|354 Supporters (+2 from last week)||Target : 400||Please Join Here|
My opening comments last week about repairing or replacing my aging Landrover evoked quite a considerable degree of comment and response. Thank you.
As a result, I tried to move the topic beyond unanswered questions, and towards some directed concepts and answers. With ongoing emails and public comments, the topic grew a bit, and as a result, I now have an almost 5,000 word article to share with you. Oh – it is not only an unusually lengthy article, it is also the first part of a two part article – the second part to follow next week.
Perhaps confirming the popularity of the topic, there are already two good and “meaty” reader comments on today’s article, adding still further to its coverage. You can see them (and add your own, if you wish) by visiting the webpage version of the article.
What else this morning? There’s a long Covid-19 diary article with lots of charts as well, plus of course, a few items below :
- Air Travel Numbers
- Update on When to Start Traveling Again
- Pilot Errors Galore
- Unintended Consequences – New Stricter Mask Wearing Rules Have More Loopholes
- Boeing’s Worst Result Ever = Performance Bonuses to Employees
- Boeing’s On-Again, Off-Again, On-Again, Off-Again, On-Again, well, you get the story…..
- Note to Ford CEO – Speed is Relative
- Tesla Suffers Some Harsh Criticism – Guess Who From?
- And Lastly This Week….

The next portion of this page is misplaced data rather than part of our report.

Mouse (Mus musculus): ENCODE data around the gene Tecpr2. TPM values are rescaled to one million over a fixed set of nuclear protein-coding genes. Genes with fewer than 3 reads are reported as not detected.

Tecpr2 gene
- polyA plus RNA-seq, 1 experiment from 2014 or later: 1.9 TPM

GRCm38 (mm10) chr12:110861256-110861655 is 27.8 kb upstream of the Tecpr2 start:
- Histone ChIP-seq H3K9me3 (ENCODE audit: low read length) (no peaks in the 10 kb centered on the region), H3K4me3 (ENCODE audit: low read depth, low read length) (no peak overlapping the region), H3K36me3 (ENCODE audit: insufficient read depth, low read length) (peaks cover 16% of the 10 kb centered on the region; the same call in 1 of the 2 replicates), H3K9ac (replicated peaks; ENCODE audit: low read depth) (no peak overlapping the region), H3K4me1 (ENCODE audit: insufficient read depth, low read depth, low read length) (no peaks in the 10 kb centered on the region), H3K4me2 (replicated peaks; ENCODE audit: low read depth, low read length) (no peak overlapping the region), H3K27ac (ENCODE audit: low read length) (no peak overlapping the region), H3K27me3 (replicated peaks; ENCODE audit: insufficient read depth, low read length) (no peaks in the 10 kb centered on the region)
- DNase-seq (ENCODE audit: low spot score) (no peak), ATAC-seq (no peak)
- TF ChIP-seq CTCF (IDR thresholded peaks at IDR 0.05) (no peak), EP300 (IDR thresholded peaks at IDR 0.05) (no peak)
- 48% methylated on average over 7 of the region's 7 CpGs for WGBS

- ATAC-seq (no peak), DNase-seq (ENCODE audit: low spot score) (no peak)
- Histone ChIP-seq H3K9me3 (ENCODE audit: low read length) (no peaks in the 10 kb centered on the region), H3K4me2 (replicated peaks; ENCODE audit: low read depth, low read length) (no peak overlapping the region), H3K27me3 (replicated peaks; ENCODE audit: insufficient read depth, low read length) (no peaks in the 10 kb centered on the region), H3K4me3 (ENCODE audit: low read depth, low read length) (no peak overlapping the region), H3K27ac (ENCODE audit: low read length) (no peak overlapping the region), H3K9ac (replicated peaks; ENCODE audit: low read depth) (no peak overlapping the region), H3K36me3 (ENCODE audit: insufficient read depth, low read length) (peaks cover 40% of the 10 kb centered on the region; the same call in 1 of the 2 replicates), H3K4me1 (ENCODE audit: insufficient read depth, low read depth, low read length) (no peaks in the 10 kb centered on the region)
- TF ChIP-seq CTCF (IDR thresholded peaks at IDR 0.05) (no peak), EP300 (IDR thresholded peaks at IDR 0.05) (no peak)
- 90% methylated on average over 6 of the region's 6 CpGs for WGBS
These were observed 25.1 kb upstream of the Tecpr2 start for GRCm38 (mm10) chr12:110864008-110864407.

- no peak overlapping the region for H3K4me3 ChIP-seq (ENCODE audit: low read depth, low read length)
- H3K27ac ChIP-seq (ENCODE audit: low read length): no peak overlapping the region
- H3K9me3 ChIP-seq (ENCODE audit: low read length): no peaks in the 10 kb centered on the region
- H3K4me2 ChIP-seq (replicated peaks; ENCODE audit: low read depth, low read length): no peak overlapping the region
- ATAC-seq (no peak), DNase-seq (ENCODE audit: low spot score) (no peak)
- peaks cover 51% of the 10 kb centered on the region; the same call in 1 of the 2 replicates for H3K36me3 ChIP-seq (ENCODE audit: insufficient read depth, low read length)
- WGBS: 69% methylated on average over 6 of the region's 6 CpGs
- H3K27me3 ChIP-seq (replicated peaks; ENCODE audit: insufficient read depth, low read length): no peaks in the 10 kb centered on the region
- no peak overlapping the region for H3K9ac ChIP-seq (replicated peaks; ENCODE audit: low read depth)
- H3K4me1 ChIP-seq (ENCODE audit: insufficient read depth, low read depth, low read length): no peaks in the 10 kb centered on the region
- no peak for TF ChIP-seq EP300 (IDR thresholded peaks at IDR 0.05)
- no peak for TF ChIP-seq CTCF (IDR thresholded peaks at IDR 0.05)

Air Travel Numbers
There’s been a very slight lift in passenger travel numbers in the last week. Compared to 2020 numbers, numbers rose from a seven day average of 34.2% to now 35.3%. Not a huge change for a week, but I’m sure the airlines are telling themselves that anything upwards is better than downwards or flat.
I continue to expect modest upwards movement into the future.
Update on When to Start Traveling Again
Talking about air passenger numbers, I eagerly parse as many articles and official statements as possible, from countries all over the world, trying to uncover the obscured truths of when it will become easy and appropriate to consider international travel again.
The continuing roll out of vaccinations is great, but it is not the only factor to consider. The underlying disappointment about vaccines, which we’re only starting to appreciate now the initial unquestioning euphoria is fading, is they do not necessarily prevent us from still becoming infected with the virus, they just reduce the chances of us from becoming severely ill. That’s a disappointment in itself, but the more meaningful one is the vaccines also do not seem to prevent us from being infectious – if we catch the virus, while our symptoms may be minor rather than major, we are still a risk to people around us.
This concern means that countries like New Zealand and Australia plan to keep their borders closed for most of this year, and probably will continue to quarantine arriving visitors once they start to allow people back into their countries, and none of us wish to add the time and money cost of a 7 – 14 day quarantine on to our vacation experience.